Beyond that, DeMarines pointed out that reverse DNS lookup and the domain information of the network running the pirated software actually can be used to generate leads… If the offender is just one user behind an ISP’s IP address, then likely no action will be taken. But if the reverse DNS or domain turns up a big corporation — ISVs now have a real lead.
DeMarines states that "no personal information" is gathered by this code injection, but ITCA’s "mediator" had plenty of it, certainly more than V.i. Labs says it gathers. Of course, ITCA may be running its own version which harvests considerably more information. Pimentel’s lawsuit goes so far as to suggest that ITCA is seeding sites with cracked software containing their "phone home" coding.
There is also the possibility that ITCA has "broken from the pack" with this thuglike shakedown. Evidence of Luijten’s work with V.i. Labs, which was live on V.i.’s site until April 2nd, has been completely removed. When Boston-area blog Universal Hub published a story on the lawsuit on March 31st, their link to a joint webinar by Luijten and DeMarines was still live. By April 3rd, you could only reach the cache. By the 5th, even that was gone, with the link redirecting to this page. (Other evidence remains online, however.) I followed up with V.i. Labs as to the reason behind this removal and received this explanation:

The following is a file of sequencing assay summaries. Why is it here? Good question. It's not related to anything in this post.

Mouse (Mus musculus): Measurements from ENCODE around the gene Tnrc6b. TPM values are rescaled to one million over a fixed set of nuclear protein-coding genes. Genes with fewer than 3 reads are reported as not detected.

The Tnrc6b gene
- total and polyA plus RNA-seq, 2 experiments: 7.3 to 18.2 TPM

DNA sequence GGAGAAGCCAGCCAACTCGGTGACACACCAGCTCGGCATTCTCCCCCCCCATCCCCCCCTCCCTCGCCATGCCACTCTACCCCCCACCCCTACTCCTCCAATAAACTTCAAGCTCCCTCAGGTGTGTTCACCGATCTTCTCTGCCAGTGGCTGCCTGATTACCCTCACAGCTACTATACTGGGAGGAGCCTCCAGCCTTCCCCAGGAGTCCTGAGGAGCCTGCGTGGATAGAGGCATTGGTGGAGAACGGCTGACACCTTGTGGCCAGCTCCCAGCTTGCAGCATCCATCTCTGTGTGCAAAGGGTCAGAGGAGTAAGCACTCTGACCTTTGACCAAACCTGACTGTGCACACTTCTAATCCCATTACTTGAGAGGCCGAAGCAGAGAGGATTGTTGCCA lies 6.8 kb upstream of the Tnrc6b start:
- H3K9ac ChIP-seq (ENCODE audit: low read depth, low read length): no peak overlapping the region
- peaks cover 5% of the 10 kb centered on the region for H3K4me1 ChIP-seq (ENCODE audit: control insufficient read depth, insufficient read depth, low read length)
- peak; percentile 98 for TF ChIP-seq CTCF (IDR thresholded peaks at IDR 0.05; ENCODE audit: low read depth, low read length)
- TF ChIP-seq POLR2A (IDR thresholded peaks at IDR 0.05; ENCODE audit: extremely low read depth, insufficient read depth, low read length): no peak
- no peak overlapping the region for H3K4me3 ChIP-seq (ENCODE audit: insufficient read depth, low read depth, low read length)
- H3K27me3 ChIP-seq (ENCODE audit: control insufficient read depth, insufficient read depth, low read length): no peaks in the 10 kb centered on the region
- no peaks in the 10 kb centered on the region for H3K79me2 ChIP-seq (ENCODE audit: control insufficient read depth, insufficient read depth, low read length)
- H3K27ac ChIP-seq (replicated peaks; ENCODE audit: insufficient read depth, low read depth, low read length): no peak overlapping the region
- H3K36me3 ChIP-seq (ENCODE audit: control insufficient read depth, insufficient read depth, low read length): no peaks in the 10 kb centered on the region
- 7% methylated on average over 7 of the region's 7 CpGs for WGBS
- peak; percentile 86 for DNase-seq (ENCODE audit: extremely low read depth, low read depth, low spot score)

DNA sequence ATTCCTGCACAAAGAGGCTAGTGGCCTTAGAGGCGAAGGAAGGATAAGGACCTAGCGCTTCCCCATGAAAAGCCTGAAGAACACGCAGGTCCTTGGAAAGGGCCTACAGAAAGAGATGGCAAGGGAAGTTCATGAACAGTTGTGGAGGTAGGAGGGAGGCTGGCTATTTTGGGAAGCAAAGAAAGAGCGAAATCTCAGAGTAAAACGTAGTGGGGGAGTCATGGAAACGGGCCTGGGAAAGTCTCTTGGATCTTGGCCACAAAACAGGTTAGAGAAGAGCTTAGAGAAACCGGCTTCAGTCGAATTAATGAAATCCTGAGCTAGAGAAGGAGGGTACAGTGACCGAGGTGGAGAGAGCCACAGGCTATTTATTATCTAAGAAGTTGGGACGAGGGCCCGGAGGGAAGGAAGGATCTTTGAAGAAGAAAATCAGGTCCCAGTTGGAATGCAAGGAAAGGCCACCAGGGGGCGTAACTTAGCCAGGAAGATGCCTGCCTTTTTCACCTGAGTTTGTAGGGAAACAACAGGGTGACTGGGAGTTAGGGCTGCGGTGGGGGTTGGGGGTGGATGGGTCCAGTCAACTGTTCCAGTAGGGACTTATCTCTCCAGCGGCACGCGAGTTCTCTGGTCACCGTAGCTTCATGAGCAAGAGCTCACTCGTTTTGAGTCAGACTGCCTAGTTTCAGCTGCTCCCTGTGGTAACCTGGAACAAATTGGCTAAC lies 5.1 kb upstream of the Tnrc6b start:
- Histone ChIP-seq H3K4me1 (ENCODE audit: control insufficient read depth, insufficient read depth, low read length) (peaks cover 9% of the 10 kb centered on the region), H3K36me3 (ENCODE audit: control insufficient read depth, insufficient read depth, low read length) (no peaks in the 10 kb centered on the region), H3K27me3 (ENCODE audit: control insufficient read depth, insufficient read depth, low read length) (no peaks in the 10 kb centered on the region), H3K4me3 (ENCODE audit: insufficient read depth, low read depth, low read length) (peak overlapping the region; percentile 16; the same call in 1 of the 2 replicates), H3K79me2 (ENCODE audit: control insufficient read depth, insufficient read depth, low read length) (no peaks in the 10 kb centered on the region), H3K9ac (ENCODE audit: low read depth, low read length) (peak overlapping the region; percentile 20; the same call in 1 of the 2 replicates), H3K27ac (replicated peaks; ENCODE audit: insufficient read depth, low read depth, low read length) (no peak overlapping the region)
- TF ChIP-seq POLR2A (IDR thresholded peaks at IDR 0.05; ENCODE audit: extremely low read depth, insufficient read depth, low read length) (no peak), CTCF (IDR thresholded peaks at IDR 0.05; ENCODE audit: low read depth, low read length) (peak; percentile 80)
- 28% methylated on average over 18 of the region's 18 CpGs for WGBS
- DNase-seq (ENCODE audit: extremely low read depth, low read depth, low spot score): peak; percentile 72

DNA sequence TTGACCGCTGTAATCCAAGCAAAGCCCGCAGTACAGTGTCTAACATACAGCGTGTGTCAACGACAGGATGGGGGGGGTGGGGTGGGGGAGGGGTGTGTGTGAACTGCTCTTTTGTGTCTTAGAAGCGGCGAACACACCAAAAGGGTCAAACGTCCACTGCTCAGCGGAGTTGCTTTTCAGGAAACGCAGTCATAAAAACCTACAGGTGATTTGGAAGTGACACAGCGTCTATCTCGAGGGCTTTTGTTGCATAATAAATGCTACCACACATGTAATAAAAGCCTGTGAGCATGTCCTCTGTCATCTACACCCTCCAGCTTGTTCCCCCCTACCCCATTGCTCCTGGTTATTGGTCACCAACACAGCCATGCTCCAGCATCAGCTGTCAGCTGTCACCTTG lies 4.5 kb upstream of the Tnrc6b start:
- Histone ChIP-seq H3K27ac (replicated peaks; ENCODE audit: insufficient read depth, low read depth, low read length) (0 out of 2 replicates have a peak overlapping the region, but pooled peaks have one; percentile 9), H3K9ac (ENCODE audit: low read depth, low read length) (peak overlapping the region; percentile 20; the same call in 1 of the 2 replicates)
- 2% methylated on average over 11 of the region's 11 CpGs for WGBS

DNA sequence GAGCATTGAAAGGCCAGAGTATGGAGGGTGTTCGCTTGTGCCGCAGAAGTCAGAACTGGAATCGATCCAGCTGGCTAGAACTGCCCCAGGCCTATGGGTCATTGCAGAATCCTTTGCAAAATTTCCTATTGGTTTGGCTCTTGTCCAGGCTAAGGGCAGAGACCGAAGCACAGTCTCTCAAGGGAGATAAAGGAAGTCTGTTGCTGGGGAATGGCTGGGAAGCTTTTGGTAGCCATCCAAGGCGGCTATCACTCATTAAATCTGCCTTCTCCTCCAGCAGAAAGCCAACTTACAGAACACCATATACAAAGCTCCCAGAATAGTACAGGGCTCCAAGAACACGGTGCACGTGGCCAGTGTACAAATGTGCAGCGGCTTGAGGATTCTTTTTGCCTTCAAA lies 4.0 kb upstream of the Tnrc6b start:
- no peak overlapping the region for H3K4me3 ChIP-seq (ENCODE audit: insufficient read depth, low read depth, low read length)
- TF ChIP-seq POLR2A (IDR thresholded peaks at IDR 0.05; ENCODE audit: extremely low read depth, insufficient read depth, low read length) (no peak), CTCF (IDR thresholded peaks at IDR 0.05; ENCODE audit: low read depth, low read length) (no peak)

Our relationship with ITCA ended last year and we no longer offer this webinar.
Apparently, it takes a string of coincidences and some unflattering incoming links to remove a webinar you haven’t offered in over three months. Oh, and having the webinar mentioned by name in a class action lawsuit (see page 5 of the filing) might have expedited this disappearance.
I contacted several of ITCA’s clients to get some insight into how the company works, and was met with a variety of "no comments." Microsoft: "Unfortunately, after connecting with my colleagues, we are not able to provide comment on this issue." Autodesk: "Only the ITCA can make statements about its position on software piracy and license compliance. Please contact ITCA directly for information about the organization’s activities and position."
Anita Jonjic appears to have clearly crossed the line with her demands and threats. There is no reason to believe (at this point) that ITCA condones this behavior nor is there any evidence this "method" of recovery has been used before — though, the "class action" nature of this lawsuit means that someone’s certainly going to try to find out.